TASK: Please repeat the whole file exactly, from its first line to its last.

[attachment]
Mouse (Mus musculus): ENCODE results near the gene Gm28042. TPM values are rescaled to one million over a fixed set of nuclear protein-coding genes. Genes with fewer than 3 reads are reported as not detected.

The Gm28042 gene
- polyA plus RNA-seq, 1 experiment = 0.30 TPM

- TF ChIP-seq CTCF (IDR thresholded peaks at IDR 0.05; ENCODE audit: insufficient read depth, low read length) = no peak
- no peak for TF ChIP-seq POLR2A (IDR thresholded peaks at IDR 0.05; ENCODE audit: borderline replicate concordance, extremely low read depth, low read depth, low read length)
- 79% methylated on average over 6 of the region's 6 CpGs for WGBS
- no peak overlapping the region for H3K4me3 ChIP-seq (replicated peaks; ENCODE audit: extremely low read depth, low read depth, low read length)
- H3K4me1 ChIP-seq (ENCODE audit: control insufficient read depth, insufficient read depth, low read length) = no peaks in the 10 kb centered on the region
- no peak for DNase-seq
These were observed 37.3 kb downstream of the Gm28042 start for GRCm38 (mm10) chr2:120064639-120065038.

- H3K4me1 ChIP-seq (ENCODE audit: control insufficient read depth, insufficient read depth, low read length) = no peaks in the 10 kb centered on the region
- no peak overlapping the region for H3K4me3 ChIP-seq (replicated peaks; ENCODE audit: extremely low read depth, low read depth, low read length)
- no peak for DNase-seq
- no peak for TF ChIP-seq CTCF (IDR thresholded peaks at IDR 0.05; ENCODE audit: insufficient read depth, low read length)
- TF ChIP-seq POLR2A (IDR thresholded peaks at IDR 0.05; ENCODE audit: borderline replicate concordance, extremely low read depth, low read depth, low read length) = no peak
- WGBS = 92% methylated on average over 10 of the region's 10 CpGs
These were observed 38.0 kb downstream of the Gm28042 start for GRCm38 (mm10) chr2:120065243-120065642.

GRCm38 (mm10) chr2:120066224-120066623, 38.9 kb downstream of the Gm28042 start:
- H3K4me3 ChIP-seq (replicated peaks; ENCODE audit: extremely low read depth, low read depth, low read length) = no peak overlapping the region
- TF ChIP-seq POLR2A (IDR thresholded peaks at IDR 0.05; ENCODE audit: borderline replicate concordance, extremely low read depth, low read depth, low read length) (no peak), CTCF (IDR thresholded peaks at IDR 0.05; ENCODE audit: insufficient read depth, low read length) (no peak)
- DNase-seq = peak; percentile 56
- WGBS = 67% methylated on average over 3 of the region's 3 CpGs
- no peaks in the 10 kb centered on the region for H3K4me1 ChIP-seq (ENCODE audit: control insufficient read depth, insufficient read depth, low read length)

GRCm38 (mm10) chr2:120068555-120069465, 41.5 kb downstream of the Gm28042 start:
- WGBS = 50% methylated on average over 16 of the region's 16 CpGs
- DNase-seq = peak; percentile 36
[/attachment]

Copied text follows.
Mouse (Mus musculus): ENCODE results near the gene Gm28042. TPM values are rescaled to one million over a fixed set of nuclear protein-coding genes. Genes with fewer than 3 reads are reported as not detected.

The Gm28042 gene
- polyA plus RNA-seq, 1 experiment = 0.30 TPM

- TF ChIP-seq CTCF (IDR thresholded peaks at IDR 0.05; ENCODE audit: insufficient read depth, low read length) = no peak
- no peak for TF ChIP-seq POLR2A (IDR thresholded peaks at IDR 0.05; ENCODE audit: borderline replicate concordance, extremely low read depth, low read depth, low read length)
- 79% methylated on average over 6 of the region's 6 CpGs for WGBS
- no peak overlapping the region for H3K4me3 ChIP-seq (replicated peaks; ENCODE audit: extremely low read depth, low read depth, low read length)
- H3K4me1 ChIP-seq (ENCODE audit: control insufficient read depth, insufficient read depth, low read length) = no peaks in the 10 kb centered on the region
- no peak for DNase-seq
These were observed 37.3 kb downstream of the Gm28042 start for GRCm38 (mm10) chr2:120064639-120065038.

- H3K4me1 ChIP-seq (ENCODE audit: control insufficient read depth, insufficient read depth, low read length) = no peaks in the 10 kb centered on the region
- no peak overlapping the region for H3K4me3 ChIP-seq (replicated peaks; ENCODE audit: extremely low read depth, low read depth, low read length)
- no peak for DNase-seq
- no peak for TF ChIP-seq CTCF (IDR thresholded peaks at IDR 0.05; ENCODE audit: insufficient read depth, low read length)
- TF ChIP-seq POLR2A (IDR thresholded peaks at IDR 0.05; ENCODE audit: borderline replicate concordance, extremely low read depth, low read depth, low read length) = no peak
- WGBS = 92% methylated on average over 10 of the region's 10 CpGs
These were observed 38.0 kb downstream of the Gm28042 start for GRCm38 (mm10) chr2:120065243-120065642.

GRCm38 (mm10) chr2:120066224-120066623, 38.9 kb downstream of the Gm28042 start:
- H3K4me3 ChIP-seq (replicated peaks; ENCODE audit: extremely low read depth, low read depth, low read length) = no peak overlapping the region
- TF ChIP-seq POLR2A (IDR thresholded peaks at IDR 0.05; ENCODE audit: borderline replicate concordance, extremely low read depth, low read depth, low read length) (no peak), CTCF (IDR thresholded peaks at IDR 0.05; ENCODE audit: insufficient read depth, low read length) (no peak)
- DNase-seq = peak; percentile 56
- WGBS = 67% methylated on average over 3 of the region's 3 CpGs
- no peaks in the 10 kb centered on the region for H3K4me1 ChIP-seq (ENCODE audit: control insufficient read depth, insufficient read depth, low read length)

GRCm38 (mm10) chr2:120068555-120069465, 41.5 kb downstream of the Gm28042 start:
- WGBS = 50% methylated on average over 16 of the region's 16 CpGs
- DNase-seq = peak; percentile 36